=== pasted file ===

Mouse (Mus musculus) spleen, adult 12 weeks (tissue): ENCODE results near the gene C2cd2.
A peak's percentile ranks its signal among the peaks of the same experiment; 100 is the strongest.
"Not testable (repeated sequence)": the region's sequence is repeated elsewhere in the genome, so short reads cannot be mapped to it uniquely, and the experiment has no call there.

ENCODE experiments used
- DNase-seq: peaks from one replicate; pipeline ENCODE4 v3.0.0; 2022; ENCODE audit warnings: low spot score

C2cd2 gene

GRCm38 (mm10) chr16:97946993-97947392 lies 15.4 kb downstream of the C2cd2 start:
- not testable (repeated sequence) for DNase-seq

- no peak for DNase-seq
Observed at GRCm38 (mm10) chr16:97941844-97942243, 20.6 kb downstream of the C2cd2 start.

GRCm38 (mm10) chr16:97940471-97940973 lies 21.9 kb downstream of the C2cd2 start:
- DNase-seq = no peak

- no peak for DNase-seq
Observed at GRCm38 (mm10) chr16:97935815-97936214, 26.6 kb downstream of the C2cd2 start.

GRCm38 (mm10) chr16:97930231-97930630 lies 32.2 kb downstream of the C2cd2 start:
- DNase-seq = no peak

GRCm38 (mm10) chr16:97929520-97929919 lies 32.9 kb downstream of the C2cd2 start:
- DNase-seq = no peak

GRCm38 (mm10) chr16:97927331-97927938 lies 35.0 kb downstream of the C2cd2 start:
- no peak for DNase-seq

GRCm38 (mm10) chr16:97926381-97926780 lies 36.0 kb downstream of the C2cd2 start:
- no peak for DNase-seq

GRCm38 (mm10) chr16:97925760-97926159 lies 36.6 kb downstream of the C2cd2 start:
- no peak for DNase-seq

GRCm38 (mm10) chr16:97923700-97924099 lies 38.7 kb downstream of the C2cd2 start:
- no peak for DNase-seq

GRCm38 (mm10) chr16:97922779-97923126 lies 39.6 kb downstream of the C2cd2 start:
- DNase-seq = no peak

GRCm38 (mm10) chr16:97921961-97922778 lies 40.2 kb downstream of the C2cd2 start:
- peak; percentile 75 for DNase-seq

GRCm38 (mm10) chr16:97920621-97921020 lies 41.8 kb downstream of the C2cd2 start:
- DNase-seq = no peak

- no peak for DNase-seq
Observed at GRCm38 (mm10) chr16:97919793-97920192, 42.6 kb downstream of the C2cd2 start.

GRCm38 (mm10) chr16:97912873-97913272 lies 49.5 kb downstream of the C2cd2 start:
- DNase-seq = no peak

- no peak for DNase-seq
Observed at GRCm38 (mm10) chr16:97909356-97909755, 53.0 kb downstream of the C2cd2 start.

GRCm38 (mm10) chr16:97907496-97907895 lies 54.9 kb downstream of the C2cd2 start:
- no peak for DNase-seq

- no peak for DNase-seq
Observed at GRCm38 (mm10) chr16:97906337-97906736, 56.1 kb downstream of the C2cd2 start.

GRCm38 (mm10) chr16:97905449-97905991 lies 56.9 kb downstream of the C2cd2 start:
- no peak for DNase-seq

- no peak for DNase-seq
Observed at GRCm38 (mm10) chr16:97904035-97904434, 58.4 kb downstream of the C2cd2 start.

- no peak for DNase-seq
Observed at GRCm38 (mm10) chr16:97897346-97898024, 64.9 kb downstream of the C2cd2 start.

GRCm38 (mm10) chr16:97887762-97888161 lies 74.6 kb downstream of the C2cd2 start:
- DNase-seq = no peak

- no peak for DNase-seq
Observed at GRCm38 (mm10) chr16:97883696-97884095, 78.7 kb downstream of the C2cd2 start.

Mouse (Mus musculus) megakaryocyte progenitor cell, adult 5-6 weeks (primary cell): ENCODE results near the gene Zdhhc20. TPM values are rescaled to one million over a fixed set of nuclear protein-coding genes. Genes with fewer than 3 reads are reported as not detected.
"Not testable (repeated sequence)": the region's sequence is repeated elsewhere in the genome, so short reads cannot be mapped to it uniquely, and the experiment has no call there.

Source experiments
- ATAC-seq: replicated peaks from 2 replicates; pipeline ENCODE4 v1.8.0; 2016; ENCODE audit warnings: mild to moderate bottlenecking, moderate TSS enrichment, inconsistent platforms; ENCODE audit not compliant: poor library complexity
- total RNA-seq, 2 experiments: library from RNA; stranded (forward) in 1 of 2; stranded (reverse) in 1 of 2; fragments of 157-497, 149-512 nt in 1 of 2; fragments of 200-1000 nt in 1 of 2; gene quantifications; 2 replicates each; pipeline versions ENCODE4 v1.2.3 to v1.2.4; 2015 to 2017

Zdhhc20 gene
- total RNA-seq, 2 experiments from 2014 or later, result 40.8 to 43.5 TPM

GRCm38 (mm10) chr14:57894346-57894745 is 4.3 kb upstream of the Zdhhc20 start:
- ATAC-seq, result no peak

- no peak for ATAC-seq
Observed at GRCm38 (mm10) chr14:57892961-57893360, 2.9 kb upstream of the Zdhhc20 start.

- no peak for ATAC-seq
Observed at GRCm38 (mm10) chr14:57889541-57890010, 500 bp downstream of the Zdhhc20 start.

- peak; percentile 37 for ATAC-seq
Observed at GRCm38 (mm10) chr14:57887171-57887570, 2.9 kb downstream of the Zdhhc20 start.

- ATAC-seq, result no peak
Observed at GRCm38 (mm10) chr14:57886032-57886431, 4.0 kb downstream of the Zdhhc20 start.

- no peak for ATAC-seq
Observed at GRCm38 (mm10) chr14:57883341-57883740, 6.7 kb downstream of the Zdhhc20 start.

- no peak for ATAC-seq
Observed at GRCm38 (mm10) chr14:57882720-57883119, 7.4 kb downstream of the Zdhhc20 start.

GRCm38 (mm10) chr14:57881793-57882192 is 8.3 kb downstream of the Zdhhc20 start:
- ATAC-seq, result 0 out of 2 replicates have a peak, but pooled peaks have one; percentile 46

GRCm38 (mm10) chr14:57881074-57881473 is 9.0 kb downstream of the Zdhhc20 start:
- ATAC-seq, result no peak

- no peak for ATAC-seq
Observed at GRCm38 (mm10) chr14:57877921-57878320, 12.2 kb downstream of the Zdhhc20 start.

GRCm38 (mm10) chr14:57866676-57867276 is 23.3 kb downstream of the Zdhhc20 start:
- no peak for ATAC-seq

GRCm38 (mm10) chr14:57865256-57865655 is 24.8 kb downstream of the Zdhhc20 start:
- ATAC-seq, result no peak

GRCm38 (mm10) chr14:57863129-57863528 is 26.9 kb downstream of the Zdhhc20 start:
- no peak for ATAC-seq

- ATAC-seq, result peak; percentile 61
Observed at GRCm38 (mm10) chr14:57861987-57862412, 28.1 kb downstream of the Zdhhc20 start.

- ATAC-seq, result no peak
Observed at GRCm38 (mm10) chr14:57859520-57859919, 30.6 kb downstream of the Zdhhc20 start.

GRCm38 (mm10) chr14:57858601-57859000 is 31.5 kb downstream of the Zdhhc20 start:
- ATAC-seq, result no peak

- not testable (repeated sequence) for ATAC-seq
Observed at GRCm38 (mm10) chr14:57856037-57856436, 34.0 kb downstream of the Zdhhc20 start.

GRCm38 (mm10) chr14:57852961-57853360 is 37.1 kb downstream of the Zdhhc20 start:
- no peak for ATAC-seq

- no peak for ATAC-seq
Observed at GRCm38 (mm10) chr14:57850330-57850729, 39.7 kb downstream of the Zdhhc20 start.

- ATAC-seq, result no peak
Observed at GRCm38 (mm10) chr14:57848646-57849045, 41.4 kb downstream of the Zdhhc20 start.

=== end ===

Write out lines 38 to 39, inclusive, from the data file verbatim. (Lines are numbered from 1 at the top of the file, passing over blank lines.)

Observed at GRCm38 (mm10) chr16:97909356-97909755, 53.0 kb downstream of the C2cd2 start.

GRCm38 (mm10) chr16:97907496-97907895 lies 54.9 kb downstream of the C2cd2 start: